תשובה: שמעתי מהגריש"א שבודאי אסור לעשות זה, (שאסור מדין דינא דמלכותא) ואסור אפי' אם לעולם לא יוכל לעלות לא"י אח"כ

Loosely Translates:

Question: Someone wishes to make aliya to Eretz Yisrael (to fulfill the mitzvah of settling the land of Israel) but has financial difficulties, and is only able to come if he does not inform the United States Government about his income, which many people do regularly, is it permitted for him to do so or not?

Response: I heard from HaGaon Y.S. Elyashiv shlita that it is certainly prohibited to do so (which prohibited because of dina d'malchusa) and it is prohibited even if he will never be able to make aliya to Eretz Yisrael afterwards.

(I've ajusted the date to bring this post back to the top)

*Rav Elyashiv shltia lives in Eretz Yisrael so his psak is clearly not out of fear of personal liability.

Monday, July 27, 2009

Laundering may kasher table-cloths but not money III

A little early for Parshas Ekev,

"The holy words of our holy teacher Rebbe Menechem Mendel from Rimnov zy'a are known and brought many times by the holy elder our Master Rebbe Tzvi Elimelech zya [of Dinov, The B'nei Yisoschar] in his holy seforim, "The honorable Admo"[r] The holy Rav Menechem Mendel said concerning the oddity which we see many times, a child, who in his youth goes to cheder and continually learns Torah, and davens with kavannah (prays with concentration) and answers "Amen, Yehei Shmei Rabba" and "Amen", and are upright in their ways. And afterward, when they grow up, they revert to degenerate middos chas v'Shalom, and cease learning Torah and davening and the like. And how can this be, the Torah which they learned in their youth is "breath in which their is no sin" (Shabbos 119:2) should be sufficient to establish them and add strenght to their neshamos, since a mitzvah leads to another mitzvah. And he replied that, 'This is because their fathers fed thme from stolen money, which they enriched themselves with through commerce which was not faithful...'".....

I have already sounded the alarm on this manner many times..why haven't we produced amongst us students of Torah, Gedolim like in the past. Do we see today Gedolei Yisroel or Talmidei Chachamim who fear Hashem like those seen in the previous generation,like the Holy Gaon, the author of the Chafetz Chaim ztvk"l or the Holy Gaon Rabbi Chaim Ozer ztvk"l, or many Admorim [Rebbes] and Tzaddikim....?"

Shefa Chaim, (Chumash Rashi Shiur parshas Ekev, 5742) page 475.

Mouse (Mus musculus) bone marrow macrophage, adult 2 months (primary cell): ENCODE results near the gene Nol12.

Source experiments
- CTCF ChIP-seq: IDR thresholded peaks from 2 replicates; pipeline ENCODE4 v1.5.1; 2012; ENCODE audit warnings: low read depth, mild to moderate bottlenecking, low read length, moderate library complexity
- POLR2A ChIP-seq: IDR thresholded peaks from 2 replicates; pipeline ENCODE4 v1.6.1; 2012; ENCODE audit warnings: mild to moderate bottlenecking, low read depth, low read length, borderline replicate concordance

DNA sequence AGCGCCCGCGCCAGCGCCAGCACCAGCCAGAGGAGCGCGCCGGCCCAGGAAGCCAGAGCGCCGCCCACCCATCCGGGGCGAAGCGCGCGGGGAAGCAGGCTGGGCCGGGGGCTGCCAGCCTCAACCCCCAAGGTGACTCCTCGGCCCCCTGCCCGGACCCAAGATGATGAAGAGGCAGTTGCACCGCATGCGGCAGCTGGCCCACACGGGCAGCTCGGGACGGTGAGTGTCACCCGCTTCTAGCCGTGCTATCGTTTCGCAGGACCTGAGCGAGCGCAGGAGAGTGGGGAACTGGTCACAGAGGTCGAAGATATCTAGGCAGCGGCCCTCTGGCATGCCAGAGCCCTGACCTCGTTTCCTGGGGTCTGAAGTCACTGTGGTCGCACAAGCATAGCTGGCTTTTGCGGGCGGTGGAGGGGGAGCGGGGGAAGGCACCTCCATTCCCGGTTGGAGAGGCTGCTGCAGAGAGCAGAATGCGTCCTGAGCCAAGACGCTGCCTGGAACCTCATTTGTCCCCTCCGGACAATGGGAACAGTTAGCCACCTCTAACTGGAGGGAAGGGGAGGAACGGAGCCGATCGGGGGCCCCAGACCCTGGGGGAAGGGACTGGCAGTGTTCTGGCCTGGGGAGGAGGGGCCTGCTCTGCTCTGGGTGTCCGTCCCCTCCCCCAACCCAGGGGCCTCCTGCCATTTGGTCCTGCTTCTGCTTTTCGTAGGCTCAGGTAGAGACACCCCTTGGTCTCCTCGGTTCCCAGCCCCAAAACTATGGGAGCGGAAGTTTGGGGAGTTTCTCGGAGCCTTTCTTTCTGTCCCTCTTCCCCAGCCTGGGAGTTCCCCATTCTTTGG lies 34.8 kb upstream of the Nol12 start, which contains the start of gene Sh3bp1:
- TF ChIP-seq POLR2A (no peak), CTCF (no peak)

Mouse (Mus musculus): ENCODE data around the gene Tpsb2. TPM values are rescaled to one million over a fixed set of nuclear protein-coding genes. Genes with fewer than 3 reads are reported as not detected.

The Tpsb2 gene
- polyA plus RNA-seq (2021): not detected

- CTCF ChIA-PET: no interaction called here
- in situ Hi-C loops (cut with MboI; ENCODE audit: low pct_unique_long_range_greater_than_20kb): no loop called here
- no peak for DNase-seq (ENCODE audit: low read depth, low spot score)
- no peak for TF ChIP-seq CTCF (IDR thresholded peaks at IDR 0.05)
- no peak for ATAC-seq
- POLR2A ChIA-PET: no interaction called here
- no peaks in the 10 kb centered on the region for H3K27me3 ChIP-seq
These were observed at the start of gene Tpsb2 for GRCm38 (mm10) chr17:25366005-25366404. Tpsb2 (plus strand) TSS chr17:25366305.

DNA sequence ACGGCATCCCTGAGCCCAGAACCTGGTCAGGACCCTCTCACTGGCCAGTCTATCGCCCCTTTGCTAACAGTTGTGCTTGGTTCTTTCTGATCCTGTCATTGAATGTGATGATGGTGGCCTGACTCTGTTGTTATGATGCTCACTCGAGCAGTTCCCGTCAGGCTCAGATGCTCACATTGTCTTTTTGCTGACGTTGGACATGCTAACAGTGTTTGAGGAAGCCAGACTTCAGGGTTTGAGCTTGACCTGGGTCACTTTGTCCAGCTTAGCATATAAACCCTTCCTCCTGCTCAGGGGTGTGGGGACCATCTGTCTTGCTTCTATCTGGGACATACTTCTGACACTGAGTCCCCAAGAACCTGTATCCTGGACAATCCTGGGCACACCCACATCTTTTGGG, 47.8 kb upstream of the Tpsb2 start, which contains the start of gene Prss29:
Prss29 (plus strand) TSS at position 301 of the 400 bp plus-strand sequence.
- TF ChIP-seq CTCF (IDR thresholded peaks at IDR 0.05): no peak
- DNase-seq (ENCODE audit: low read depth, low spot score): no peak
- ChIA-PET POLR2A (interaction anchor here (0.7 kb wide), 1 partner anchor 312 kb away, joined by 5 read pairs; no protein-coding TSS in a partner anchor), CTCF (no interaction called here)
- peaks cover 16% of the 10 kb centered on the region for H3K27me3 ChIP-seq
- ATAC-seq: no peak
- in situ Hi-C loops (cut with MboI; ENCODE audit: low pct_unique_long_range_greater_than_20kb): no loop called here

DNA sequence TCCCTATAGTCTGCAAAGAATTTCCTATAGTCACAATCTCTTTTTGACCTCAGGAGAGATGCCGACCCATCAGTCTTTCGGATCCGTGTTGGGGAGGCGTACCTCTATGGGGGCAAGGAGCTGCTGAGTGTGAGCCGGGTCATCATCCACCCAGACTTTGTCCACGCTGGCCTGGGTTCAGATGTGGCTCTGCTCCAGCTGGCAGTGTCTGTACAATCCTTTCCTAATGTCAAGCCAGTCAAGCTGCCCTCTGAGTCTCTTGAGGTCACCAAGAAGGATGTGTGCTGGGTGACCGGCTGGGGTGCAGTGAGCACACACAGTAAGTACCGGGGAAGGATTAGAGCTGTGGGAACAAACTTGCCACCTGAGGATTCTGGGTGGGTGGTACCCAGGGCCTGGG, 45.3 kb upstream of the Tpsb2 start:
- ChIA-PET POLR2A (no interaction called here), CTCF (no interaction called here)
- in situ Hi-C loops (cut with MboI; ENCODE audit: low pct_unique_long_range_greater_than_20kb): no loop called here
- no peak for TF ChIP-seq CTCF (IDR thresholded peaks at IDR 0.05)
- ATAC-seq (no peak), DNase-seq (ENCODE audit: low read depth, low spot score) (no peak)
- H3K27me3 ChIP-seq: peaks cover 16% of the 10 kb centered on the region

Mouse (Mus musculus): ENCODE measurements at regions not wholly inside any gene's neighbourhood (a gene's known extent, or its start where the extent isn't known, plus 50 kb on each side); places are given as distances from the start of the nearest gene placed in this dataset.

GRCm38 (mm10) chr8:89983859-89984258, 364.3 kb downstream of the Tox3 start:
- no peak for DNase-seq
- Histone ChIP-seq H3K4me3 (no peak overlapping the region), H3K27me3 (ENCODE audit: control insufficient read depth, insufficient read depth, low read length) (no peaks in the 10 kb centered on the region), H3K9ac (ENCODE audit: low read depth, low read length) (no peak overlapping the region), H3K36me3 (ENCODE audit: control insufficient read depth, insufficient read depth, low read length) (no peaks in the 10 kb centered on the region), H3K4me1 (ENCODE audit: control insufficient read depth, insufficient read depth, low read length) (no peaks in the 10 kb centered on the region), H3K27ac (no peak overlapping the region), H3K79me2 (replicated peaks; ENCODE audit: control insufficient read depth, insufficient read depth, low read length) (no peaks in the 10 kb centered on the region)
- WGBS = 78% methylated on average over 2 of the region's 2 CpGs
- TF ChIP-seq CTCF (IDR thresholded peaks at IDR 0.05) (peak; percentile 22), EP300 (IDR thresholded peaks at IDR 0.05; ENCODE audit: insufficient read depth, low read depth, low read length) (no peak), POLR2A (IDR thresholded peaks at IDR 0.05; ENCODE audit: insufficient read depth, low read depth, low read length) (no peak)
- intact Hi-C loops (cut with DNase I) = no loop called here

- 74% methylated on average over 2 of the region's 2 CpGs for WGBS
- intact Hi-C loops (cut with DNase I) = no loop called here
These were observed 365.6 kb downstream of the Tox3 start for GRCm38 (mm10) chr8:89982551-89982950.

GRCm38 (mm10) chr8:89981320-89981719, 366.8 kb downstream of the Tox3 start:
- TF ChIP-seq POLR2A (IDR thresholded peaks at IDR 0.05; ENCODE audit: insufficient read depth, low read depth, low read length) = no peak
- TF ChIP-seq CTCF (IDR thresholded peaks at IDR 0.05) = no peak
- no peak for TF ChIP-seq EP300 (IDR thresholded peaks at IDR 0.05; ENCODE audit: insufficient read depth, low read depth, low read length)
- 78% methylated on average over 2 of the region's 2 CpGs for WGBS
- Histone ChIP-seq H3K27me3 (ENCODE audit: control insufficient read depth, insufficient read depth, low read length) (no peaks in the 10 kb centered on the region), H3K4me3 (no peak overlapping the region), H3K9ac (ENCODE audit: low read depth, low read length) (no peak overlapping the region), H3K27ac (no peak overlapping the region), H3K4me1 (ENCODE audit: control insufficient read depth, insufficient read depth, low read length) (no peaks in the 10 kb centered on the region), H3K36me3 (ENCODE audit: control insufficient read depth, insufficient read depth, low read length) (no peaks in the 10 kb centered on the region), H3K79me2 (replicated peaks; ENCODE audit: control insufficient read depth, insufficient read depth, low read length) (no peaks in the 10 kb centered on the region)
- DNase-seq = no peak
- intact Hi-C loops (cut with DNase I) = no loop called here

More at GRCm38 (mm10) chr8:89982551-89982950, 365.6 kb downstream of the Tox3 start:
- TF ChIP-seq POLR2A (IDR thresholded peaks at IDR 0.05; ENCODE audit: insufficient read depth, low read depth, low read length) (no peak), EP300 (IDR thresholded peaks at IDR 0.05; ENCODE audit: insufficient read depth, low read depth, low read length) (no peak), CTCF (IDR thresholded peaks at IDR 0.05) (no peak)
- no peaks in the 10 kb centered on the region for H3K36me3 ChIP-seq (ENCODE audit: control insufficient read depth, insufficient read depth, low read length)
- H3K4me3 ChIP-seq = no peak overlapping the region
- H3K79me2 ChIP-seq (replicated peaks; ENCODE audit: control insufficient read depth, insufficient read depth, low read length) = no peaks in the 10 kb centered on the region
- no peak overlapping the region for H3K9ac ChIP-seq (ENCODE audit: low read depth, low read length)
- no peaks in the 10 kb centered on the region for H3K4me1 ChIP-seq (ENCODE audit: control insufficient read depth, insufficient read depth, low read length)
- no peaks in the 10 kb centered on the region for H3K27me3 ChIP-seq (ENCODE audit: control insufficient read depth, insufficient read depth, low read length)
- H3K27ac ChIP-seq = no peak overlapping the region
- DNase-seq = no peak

From Aspaqlaria

R. Micha has posted information about a gathering being held Tuesday night on the importance of living with integrity, http://www.aishdas.org/asp/2009/07/email-from-agudah.shtml

I will be unable to attend, but encourage all who can to do so.

Friday, July 24, 2009

From Just Tzedakah we read:

Far worse, however, is misrepresenting the cause being supported, in favor of a more popular one; this practice may enter the realm of theft. (35 Responsa Divrei Yatziv, Yoreh Deah 146; Responsa Yashiv Yitzchak, Yoreh Deah 28; Responsa Shevet HaLevi II, 119; Responsa Shraga HaMeir IV,20:3; Responsa Ateret Moshe, II, 188.)
In all instances, the overarching concern of the organization must be Kiddush Hashem – Sanctification of the Divine Name, and the avoidance of Chilul Hashem – Profanation of the Divine Name (It is also for this reason that when soliciting donations, particularly in matters of basic sustenance,the focus should be within the Jewish community (See Shulchan Arukh, Yoreh Deah 254:1-2 and 259:3-4 and Orach Chaim, 154:11; Responsa Da’at Cohen, 132; Responsa Teshurat Shai, I, 15 and II,51; Responsa Divrei Yatziv Yoreh Deah 142).

Divrei Yatziv is the Responsa by the Sanz-Klausenberger Rebbe z'ya and Yashiv Yitzchak is by the Rosh Yeshiva in Kiryat Sanz.

Laundering may kasher table-cloths but not money II

When I posted the piece last night I knew that their was a piece in the Shefa Chaim I had read more recently that dealt with this topic, I was just looking in the wrong year and a parsha too early. In the Chumash Rashi Shiur for 5743 on Parshas Devarim we read:

"A hint to this is said in Chazal (Shabbos 31a) that at the time when a person enters for [heavenly] judgment, they say to him, "Did you engage in commerce faithfully?" etc. Of all the Taryag mitzvos of the Torah, they first ask him specifically about faithful commerce, without theft or deception, since if he is not careful over this he will automatically be unable to be particular on the rest. With this we answer the difficulty presented by the Gemara (Sanhedrin 7a), "A persons judgement only starts with words of Torah" since we infer that a person's judgement doesn't begin with faithful commerce but rather words of Torah. But according to our understanding this makes sense, since as a prerequisite for asking if a person engaged in Torah, it is necessary to initionaly aske if he engaged in commerce faithfully, since if he is a robber and thief soiled(?) with money which isn't his, it is not possible that he fixed time for learning Torah. And the matter is simple and obvious, that his mind was contaminated with stolen money so his learing will not be effective." Page 452.